Las Vegas Sun

November 26, 2015

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Wheelchair athlete’s back flip lands him in record book


Stephen R. Sylvanie / Special to the Home News

With the top of his head mere inches above the lip of a jump, Aaron Fotheringham soars into the Guinness World Book of Records by performing a back flip in his wheelchair at Doc Romeo skate park on Oct. 20.

Going For The Record

Aaron Fotheringham, 16, attempts to set a Guinness Book of World Record for a wheelchair backflip.

Click to enlarge photo

Aaron Fotheringham crests the lip of a bowl at Doc Romeo skate park while performing various tricks before setting his own world record on Oct. 20.

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2008 Vegas AmJam

Advanced BMX competitor Ryan Roberts reacts after botching a trick attempt on the lip of a bowl during the Las Vegas AmJam skatepark series finals at Doc Romeo park on Saturday. Launch slideshow »

Aaron Fotheringham went into the record books as a pioneer in wheelchair sports Saturday.

Guinness World Records recorded the Northwest Las Vegas resident, in front of a crowd of more than 300 at Doc Romeo Park, as the first to complete a back flip in a wheelchair.

"It feels awesome to get this," said Fotheringham, 16, who performed the flip before the Vegas AmJam skatepark competition.

To achieve the trick, Fotheringham, rolled down a skatepark ramp to generate enough speed. He then went up another ramp and landed his flip on flat ground.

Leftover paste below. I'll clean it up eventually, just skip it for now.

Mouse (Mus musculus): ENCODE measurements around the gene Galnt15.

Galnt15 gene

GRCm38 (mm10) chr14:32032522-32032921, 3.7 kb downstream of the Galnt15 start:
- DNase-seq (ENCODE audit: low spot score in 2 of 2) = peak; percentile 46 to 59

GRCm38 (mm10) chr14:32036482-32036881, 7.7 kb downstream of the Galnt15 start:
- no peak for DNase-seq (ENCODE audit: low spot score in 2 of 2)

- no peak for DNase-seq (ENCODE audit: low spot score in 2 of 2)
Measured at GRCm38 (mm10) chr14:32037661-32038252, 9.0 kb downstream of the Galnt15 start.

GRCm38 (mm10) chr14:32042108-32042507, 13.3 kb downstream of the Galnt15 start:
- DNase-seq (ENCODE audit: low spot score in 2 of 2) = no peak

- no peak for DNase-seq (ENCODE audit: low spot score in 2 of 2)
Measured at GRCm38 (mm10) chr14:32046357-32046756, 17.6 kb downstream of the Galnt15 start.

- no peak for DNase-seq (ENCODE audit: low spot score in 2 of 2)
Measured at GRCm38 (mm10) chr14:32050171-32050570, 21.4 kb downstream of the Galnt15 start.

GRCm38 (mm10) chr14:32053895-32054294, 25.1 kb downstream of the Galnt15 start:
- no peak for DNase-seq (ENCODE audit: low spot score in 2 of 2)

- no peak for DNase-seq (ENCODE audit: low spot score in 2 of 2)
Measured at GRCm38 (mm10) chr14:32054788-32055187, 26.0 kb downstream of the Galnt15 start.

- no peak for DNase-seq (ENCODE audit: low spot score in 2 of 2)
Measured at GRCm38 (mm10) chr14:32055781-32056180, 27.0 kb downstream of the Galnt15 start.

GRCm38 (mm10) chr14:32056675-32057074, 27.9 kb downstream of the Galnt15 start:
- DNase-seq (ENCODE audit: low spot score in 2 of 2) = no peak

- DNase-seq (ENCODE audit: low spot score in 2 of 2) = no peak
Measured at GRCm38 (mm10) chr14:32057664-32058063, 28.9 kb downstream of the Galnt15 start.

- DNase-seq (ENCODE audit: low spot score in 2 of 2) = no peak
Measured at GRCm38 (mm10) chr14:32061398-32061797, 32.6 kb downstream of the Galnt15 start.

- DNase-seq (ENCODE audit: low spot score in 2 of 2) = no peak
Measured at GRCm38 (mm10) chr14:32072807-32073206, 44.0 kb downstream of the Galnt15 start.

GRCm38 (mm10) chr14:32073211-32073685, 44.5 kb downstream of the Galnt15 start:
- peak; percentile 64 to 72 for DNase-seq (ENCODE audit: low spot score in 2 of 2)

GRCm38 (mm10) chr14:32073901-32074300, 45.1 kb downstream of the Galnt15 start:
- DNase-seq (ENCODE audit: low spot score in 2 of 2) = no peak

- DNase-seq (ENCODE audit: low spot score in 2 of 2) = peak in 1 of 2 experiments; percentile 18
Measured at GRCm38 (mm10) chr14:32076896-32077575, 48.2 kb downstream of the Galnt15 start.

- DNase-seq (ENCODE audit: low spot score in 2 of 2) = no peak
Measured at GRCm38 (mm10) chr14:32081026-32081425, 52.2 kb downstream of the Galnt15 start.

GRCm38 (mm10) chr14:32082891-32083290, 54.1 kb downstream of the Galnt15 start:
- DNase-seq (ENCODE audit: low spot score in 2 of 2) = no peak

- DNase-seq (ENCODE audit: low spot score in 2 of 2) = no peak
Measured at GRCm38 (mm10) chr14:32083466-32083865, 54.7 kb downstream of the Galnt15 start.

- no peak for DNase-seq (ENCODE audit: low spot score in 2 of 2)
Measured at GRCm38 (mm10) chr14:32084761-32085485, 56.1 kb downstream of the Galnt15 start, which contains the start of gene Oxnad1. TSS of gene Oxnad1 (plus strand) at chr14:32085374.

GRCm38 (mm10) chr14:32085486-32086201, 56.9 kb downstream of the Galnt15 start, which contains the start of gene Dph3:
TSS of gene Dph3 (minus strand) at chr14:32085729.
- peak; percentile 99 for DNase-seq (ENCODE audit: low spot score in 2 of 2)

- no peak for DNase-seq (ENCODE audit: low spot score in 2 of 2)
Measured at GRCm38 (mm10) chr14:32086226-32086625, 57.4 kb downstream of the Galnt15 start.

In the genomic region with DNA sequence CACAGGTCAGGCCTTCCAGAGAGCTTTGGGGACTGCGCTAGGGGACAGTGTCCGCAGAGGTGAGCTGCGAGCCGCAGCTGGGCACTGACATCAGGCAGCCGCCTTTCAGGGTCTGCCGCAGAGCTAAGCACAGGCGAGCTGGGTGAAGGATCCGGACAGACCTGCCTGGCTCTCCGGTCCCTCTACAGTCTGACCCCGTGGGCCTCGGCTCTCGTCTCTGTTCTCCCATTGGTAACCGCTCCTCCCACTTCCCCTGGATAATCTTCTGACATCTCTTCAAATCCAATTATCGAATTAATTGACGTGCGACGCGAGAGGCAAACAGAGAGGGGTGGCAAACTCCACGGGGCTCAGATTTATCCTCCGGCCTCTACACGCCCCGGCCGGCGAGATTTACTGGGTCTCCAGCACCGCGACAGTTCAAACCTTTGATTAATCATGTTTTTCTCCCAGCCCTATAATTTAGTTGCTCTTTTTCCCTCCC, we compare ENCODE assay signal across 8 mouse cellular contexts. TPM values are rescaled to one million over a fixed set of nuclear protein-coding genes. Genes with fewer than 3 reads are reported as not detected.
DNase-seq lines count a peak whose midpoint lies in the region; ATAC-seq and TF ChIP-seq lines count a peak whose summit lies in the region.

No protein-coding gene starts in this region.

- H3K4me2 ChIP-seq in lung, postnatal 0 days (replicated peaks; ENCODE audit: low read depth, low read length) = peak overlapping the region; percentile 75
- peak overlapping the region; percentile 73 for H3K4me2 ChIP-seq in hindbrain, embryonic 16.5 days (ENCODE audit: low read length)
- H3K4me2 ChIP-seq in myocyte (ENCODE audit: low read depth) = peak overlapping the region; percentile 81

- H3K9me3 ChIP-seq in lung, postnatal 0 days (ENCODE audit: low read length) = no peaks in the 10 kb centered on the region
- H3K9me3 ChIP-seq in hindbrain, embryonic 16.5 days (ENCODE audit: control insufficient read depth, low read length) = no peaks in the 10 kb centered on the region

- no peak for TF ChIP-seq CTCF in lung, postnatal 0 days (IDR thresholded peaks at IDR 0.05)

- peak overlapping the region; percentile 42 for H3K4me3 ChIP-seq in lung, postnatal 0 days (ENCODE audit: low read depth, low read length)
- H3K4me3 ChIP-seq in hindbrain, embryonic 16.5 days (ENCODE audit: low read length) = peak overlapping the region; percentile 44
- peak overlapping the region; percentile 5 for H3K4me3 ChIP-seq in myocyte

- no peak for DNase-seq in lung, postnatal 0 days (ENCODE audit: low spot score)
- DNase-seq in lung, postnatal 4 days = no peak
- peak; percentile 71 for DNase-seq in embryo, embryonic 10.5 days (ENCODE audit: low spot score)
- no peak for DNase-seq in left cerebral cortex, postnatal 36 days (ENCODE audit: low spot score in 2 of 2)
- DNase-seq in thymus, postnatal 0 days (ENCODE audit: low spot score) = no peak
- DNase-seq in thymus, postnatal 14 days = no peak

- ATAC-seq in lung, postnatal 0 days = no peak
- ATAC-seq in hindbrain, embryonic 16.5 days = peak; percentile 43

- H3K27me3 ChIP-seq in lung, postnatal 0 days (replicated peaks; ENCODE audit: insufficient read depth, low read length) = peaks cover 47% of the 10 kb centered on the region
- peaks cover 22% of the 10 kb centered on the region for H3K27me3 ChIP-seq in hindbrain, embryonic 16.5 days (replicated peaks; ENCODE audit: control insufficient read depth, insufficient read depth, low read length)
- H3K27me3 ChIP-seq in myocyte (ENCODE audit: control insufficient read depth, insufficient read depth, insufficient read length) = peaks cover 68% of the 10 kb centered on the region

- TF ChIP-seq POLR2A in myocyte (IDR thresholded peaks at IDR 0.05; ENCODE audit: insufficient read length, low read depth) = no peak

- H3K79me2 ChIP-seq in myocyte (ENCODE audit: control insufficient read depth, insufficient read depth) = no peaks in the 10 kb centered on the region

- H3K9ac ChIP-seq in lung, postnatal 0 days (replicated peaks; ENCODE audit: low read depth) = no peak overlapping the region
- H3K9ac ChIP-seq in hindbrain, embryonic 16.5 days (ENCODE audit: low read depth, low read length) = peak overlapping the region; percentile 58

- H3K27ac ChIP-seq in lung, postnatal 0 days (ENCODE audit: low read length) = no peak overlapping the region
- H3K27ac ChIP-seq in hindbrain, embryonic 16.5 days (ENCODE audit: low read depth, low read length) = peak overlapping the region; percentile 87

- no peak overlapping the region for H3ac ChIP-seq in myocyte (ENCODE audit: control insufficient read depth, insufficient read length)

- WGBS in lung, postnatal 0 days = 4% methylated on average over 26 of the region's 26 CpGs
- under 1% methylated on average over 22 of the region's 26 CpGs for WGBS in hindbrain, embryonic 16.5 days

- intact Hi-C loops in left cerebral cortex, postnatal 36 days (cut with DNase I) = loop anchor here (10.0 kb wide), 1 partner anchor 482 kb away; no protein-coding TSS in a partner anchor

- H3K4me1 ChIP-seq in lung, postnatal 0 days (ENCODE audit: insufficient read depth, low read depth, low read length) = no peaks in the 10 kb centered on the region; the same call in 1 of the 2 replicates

He first completed the trick in 2006, and has dozens of videos of his backflips, but had yet to make it official.

"I think it's fantastic," his mother, Kaylene Fotheringham, said. "So often we said 'we think he is the first one,' but today we know he has the world record,"

Aaron Fotheringham, who suffers from spina bifida and has been in a wheelchair since he was 13, came up short in his quest to set a record for most consecutive backflips in 45 seconds. His unofficial record is six back flips in a row, however, he could not get consecutive flips Oct. 25.

"I'm a little bit disappointed I didn't get the consecutive flips, but I guess I'm taking it for granted that I got in the book," Fotheringham said.

Completing the trick requires perfect judgment of speed and concentration, he said. Approaching the ramp too fast or too slow could result in a nasty spill on the pavement.

Wearing a helmet, Aaron Fotheringham hit his head on a couple of falls on Oct. 25. Encouragement from spectators helped him get back up.

"I'm really grateful for all the support," he said. "They may not have been my biggest crowd, but it was the most important one."

After getting the record, Aaron Fotheringham competed in the Vegas AmJam finals, and took first in the BMX advanced division.

AmJam coordinators allow him to compete with his wheelchair in the BMX division.

Sean Ammerman can be reached at 990-2661 or

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